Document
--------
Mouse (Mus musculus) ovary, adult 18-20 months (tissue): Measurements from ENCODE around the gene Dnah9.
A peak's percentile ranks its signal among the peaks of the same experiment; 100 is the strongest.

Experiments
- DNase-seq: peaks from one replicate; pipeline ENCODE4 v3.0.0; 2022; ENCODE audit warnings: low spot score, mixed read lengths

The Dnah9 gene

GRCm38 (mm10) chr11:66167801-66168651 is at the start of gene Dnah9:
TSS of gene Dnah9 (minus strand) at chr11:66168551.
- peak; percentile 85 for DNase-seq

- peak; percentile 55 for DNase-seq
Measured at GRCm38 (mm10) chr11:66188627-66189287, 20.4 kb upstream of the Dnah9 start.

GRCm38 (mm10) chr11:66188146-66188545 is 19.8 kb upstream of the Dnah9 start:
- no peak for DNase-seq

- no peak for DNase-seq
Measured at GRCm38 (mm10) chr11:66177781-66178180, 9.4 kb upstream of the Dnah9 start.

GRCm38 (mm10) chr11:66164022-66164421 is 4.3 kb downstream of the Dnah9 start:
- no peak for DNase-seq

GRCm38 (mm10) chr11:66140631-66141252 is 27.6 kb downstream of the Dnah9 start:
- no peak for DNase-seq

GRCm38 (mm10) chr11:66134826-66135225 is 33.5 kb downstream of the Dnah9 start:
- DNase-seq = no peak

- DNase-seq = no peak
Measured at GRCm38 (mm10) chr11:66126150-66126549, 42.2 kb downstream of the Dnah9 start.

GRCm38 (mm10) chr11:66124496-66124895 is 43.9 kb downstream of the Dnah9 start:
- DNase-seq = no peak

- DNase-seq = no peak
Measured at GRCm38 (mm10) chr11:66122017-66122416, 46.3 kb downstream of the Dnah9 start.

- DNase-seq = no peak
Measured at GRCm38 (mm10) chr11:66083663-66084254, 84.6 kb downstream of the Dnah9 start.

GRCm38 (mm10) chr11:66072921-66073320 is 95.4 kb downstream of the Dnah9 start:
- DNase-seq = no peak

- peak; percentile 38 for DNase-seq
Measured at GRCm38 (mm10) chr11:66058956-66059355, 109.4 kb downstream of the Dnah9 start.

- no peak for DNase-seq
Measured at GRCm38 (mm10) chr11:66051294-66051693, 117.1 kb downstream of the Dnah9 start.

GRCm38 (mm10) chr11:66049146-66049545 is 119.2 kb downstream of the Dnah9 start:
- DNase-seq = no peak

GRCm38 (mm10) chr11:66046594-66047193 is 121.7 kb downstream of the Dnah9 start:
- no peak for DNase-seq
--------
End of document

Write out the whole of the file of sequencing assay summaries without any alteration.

Mouse (Mus musculus) ovary, adult 18-20 months (tissue): Measurements from ENCODE around the gene Dnah9.
A peak's percentile ranks its signal among the peaks of the same experiment; 100 is the strongest.

Experiments
- DNase-seq: peaks from one replicate; pipeline ENCODE4 v3.0.0; 2022; ENCODE audit warnings: low spot score, mixed read lengths

The Dnah9 gene

GRCm38 (mm10) chr11:66167801-66168651 is at the start of gene Dnah9:
TSS of gene Dnah9 (minus strand) at chr11:66168551.
- peak; percentile 85 for DNase-seq

- peak; percentile 55 for DNase-seq
Measured at GRCm38 (mm10) chr11:66188627-66189287, 20.4 kb upstream of the Dnah9 start.

GRCm38 (mm10) chr11:66188146-66188545 is 19.8 kb upstream of the Dnah9 start:
- no peak for DNase-seq

- no peak for DNase-seq
Measured at GRCm38 (mm10) chr11:66177781-66178180, 9.4 kb upstream of the Dnah9 start.

GRCm38 (mm10) chr11:66164022-66164421 is 4.3 kb downstream of the Dnah9 start:
- no peak for DNase-seq

GRCm38 (mm10) chr11:66140631-66141252 is 27.6 kb downstream of the Dnah9 start:
- no peak for DNase-seq

GRCm38 (mm10) chr11:66134826-66135225 is 33.5 kb downstream of the Dnah9 start:
- DNase-seq = no peak

- DNase-seq = no peak
Measured at GRCm38 (mm10) chr11:66126150-66126549, 42.2 kb downstream of the Dnah9 start.

GRCm38 (mm10) chr11:66124496-66124895 is 43.9 kb downstream of the Dnah9 start:
- DNase-seq = no peak

- DNase-seq = no peak
Measured at GRCm38 (mm10) chr11:66122017-66122416, 46.3 kb downstream of the Dnah9 start.

- DNase-seq = no peak
Measured at GRCm38 (mm10) chr11:66083663-66084254, 84.6 kb downstream of the Dnah9 start.

GRCm38 (mm10) chr11:66072921-66073320 is 95.4 kb downstream of the Dnah9 start:
- DNase-seq = no peak

- peak; percentile 38 for DNase-seq
Measured at GRCm38 (mm10) chr11:66058956-66059355, 109.4 kb downstream of the Dnah9 start.

- no peak for DNase-seq
Measured at GRCm38 (mm10) chr11:66051294-66051693, 117.1 kb downstream of the Dnah9 start.

GRCm38 (mm10) chr11:66049146-66049545 is 119.2 kb downstream of the Dnah9 start:
- DNase-seq = no peak

GRCm38 (mm10) chr11:66046594-66047193 is 121.7 kb downstream of the Dnah9 start:
- no peak for DNase-seq